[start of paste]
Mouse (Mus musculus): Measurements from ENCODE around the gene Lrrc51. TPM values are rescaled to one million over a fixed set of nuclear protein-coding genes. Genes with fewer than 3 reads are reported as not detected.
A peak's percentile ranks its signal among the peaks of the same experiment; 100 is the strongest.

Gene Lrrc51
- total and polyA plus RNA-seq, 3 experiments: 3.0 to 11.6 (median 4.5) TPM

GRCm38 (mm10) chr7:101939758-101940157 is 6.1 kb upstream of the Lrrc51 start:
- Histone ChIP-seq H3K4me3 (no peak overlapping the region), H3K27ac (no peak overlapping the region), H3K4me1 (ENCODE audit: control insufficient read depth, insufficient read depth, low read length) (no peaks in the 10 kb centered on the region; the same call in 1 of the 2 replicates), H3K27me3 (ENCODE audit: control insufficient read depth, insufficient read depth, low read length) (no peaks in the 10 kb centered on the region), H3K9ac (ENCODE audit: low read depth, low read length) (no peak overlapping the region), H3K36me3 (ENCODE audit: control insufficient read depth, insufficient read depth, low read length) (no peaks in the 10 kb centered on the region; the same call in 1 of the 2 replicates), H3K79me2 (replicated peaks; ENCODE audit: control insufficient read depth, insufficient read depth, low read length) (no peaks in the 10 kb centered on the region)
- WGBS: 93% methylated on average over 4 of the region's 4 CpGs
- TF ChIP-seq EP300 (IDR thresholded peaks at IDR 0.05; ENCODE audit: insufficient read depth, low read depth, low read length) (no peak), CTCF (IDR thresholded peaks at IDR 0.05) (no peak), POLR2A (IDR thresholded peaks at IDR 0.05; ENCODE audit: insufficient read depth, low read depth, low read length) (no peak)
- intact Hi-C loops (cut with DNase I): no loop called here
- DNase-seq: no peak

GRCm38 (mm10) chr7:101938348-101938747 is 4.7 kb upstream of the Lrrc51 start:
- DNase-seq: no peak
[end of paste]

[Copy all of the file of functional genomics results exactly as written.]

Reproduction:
Mouse (Mus musculus): Measurements from ENCODE around the gene Lrrc51. TPM values are rescaled to one million over a fixed set of nuclear protein-coding genes. Genes with fewer than 3 reads are reported as not detected.
A peak's percentile ranks its signal among the peaks of the same experiment; 100 is the strongest.

Gene Lrrc51
- total and polyA plus RNA-seq, 3 experiments: 3.0 to 11.6 (median 4.5) TPM

GRCm38 (mm10) chr7:101939758-101940157 is 6.1 kb upstream of the Lrrc51 start:
- Histone ChIP-seq H3K4me3 (no peak overlapping the region), H3K27ac (no peak overlapping the region), H3K4me1 (ENCODE audit: control insufficient read depth, insufficient read depth, low read length) (no peaks in the 10 kb centered on the region; the same call in 1 of the 2 replicates), H3K27me3 (ENCODE audit: control insufficient read depth, insufficient read depth, low read length) (no peaks in the 10 kb centered on the region), H3K9ac (ENCODE audit: low read depth, low read length) (no peak overlapping the region), H3K36me3 (ENCODE audit: control insufficient read depth, insufficient read depth, low read length) (no peaks in the 10 kb centered on the region; the same call in 1 of the 2 replicates), H3K79me2 (replicated peaks; ENCODE audit: control insufficient read depth, insufficient read depth, low read length) (no peaks in the 10 kb centered on the region)
- WGBS: 93% methylated on average over 4 of the region's 4 CpGs
- TF ChIP-seq EP300 (IDR thresholded peaks at IDR 0.05; ENCODE audit: insufficient read depth, low read depth, low read length) (no peak), CTCF (IDR thresholded peaks at IDR 0.05) (no peak), POLR2A (IDR thresholded peaks at IDR 0.05; ENCODE audit: insufficient read depth, low read depth, low read length) (no peak)
- intact Hi-C loops (cut with DNase I): no loop called here
- DNase-seq: no peak

GRCm38 (mm10) chr7:101938348-101938747 is 4.7 kb upstream of the Lrrc51 start:
- DNase-seq: no peak